The film, while well-made on a technical level, feels more like a collection of moments than a full and satisfying narrative.
S am tells Ruby he has back-traveled in time from May 8, 2439--starting in Dubuque, Iowa, "on the Atlantic Coast." Guys have used weirder pick-up lines. Ruby has heard them. She's a "fixer," an emotional co-dependent who seems to attract the losers, the needy and the fetishists. In some ways, Sam is the most normal guy she's dated. "Happy Accidents" is their love story.
Ruby (Marisa Tomei) is deep in analysis. She repeats after her therapist, "I am willing to find a balance between my own needs and my concern for others." Sam (Vincent D'Onofrio) is not who she needs to meet at this stage in her recovery. He explains that mankind has survived two ice ages, that most humans are clones created by corporations, and that his parents are "anachronists" who live in a reservation and practice the officially discouraged practice of reproducing through sex. He found a photo of Ruby, he says, and felt compelled to travel through time to find her, love her, and save her from certain death.
Uh, huh. And yet there is something strangely convincing about Sam. D'Onofrio has played some odd characters in his time (notably Robert E. Howard, the creator of Conan the Barbarian, in "Whole Wide World"). This time, given an astonishing background, he plays the character persuasively and realistically; if a man came back from 2439, he might act something like this. Indeed, if an otherwise absolutely normal man of the present time thought he came back from 2439, he might act like this in all details other than the time-travel business.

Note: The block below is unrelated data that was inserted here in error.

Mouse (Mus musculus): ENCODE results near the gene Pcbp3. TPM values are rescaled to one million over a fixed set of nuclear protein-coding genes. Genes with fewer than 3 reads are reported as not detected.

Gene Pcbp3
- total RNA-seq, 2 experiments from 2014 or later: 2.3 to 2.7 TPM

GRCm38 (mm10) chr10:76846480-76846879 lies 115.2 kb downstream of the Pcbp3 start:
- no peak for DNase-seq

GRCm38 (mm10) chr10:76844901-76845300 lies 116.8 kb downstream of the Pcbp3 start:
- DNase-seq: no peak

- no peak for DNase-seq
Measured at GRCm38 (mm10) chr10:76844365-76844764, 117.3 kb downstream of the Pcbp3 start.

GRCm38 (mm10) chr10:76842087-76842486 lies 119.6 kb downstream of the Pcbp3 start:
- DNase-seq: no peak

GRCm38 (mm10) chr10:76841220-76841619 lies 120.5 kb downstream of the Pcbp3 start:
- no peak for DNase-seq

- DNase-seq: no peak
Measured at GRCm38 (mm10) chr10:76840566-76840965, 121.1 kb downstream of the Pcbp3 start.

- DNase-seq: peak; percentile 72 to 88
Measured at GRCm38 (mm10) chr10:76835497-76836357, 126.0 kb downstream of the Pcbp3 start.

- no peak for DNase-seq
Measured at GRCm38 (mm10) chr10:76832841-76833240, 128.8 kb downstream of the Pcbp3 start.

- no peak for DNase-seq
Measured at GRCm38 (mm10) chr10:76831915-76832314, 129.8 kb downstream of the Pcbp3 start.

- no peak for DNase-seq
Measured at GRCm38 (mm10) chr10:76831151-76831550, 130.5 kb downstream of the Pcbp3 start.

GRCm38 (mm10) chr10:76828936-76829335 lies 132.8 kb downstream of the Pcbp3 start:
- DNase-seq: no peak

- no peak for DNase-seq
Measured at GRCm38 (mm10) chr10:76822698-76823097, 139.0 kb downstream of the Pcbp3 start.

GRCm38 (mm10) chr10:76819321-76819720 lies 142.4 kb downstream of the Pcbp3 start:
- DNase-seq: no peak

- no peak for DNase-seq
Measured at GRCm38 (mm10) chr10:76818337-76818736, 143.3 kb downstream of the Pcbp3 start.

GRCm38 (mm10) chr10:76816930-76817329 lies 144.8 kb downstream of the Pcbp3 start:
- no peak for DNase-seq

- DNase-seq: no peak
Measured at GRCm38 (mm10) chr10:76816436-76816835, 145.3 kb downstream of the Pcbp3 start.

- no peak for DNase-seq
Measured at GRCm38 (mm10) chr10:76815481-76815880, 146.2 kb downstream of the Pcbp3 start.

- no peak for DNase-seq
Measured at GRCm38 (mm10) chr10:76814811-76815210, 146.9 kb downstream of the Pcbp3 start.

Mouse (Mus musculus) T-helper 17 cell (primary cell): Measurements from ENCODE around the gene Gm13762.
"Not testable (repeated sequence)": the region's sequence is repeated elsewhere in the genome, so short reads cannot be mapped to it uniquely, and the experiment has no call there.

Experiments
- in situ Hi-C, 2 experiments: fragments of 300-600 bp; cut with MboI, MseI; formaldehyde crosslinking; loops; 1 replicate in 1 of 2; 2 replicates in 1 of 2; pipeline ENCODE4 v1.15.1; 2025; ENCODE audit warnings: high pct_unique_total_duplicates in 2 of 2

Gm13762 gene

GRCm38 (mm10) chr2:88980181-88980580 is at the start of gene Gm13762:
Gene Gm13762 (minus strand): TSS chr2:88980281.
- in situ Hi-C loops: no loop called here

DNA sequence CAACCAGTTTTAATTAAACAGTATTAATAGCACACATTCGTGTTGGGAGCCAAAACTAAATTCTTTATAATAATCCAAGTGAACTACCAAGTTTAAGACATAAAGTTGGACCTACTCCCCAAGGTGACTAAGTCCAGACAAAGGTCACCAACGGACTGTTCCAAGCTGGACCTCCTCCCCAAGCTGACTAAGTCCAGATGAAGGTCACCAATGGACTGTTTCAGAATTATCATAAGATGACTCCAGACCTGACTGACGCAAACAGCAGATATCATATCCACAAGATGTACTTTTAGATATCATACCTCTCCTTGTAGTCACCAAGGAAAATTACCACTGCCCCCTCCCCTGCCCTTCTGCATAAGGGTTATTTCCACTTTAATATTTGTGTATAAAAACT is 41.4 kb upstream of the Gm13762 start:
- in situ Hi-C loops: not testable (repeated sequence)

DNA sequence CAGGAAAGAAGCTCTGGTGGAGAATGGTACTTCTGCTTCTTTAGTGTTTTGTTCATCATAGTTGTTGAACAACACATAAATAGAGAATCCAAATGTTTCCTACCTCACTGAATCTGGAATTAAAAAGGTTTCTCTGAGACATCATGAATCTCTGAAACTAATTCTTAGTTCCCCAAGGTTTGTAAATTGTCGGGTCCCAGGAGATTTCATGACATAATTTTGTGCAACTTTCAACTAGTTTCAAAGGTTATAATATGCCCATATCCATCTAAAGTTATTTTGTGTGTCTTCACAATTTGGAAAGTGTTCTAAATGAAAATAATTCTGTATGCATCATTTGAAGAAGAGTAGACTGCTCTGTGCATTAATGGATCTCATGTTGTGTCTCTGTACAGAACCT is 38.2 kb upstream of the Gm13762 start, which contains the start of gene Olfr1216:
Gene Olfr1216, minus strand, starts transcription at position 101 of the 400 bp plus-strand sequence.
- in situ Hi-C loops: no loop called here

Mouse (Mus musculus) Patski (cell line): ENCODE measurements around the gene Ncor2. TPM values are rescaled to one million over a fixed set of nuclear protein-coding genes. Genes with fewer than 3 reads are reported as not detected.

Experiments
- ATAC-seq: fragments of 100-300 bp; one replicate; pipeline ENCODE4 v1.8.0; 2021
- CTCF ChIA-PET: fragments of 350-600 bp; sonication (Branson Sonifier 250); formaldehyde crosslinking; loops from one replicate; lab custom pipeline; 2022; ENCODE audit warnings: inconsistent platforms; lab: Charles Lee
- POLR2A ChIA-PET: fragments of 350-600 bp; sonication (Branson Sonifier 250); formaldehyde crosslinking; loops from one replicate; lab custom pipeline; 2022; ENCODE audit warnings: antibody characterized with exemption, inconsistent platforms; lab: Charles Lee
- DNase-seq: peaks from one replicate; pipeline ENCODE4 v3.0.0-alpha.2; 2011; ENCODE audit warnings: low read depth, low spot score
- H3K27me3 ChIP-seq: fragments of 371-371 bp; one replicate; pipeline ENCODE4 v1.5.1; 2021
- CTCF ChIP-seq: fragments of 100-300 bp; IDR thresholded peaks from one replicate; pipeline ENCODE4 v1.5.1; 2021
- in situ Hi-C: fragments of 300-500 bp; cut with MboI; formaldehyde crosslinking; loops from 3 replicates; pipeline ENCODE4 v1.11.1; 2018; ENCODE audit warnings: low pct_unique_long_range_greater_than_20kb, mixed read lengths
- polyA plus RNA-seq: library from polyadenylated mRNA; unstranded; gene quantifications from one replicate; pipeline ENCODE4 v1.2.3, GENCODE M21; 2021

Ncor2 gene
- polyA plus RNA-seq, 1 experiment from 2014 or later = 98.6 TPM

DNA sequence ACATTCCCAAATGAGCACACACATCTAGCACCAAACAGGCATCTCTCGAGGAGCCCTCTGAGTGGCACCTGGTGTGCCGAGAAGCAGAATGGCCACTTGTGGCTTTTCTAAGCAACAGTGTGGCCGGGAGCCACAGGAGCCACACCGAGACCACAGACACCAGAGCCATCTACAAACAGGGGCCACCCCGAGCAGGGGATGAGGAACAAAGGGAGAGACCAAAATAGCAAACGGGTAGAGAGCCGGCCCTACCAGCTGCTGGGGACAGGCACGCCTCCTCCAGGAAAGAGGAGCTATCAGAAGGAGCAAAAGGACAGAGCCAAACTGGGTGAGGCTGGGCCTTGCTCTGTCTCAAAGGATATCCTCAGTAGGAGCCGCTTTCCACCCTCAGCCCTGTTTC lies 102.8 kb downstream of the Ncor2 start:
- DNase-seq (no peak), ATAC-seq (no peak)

It is Ruby who seems from another time. The first time we meet her, she's working as a directory assistance operator, and is fired for inappropriate verbal interactions with the customers. Her shrink thinks maybe she has some kind of a need to look for trouble, and thinks Sam is trouble with a capital T.
Yet Sam and Ruby fall in love. And although it would seem in the nature of things that there is no way for Sam to prove that his story is on the level, things do sometimes oddly turn out as if he might possibly be telling the truth. (The camera allows us to see, as he sees, coffee running backwards out of his cup and up into the pot, in what is possibly an example of Residual Temporal Drag Syndrome.) Whether he is really from 2439, I will not say. "Happy Accidents" isn't really about that, anyway. It's about the collision of these two personalities, and the catalyst of love.
Brad Anderson, the writer-director, chose wisely in casting Tomei and D'Onofrio, because they can both look normal one moment and then have a strange light in their eyes a second later. Watch the way Tomei screws up her mouth in unhappiness at an art gallery opening. See how D'Onofrio seems absolutely, convincingly, bottom-line credible--and then pushes just a smidgen further.
"Happy Accidents" is essentially silliness crossed with science fiction. The actors make it fun to watch. And Anderson is good with the supporting roles, including Tovah Feldshuh as Ruby's mother, Lillian, who advises her to seize the moment (Lillian's husband was an alcoholic, and she learned too late that she liked him better when he was drinking). There is also a cameo for Anthony Michael Hall that is the best thing in its line since Marshall McLuhan stepped out from behind a movie poster in "Annie Hall."
A video essay about Mortal Engines, as part of Scout Tafoya's ongoing video essay series on maligned masterpieces.
This is the most purely entertaining season of Stranger Things to date.
An interview with the legendary critic J. Hoberman on the release of his book Make My Day.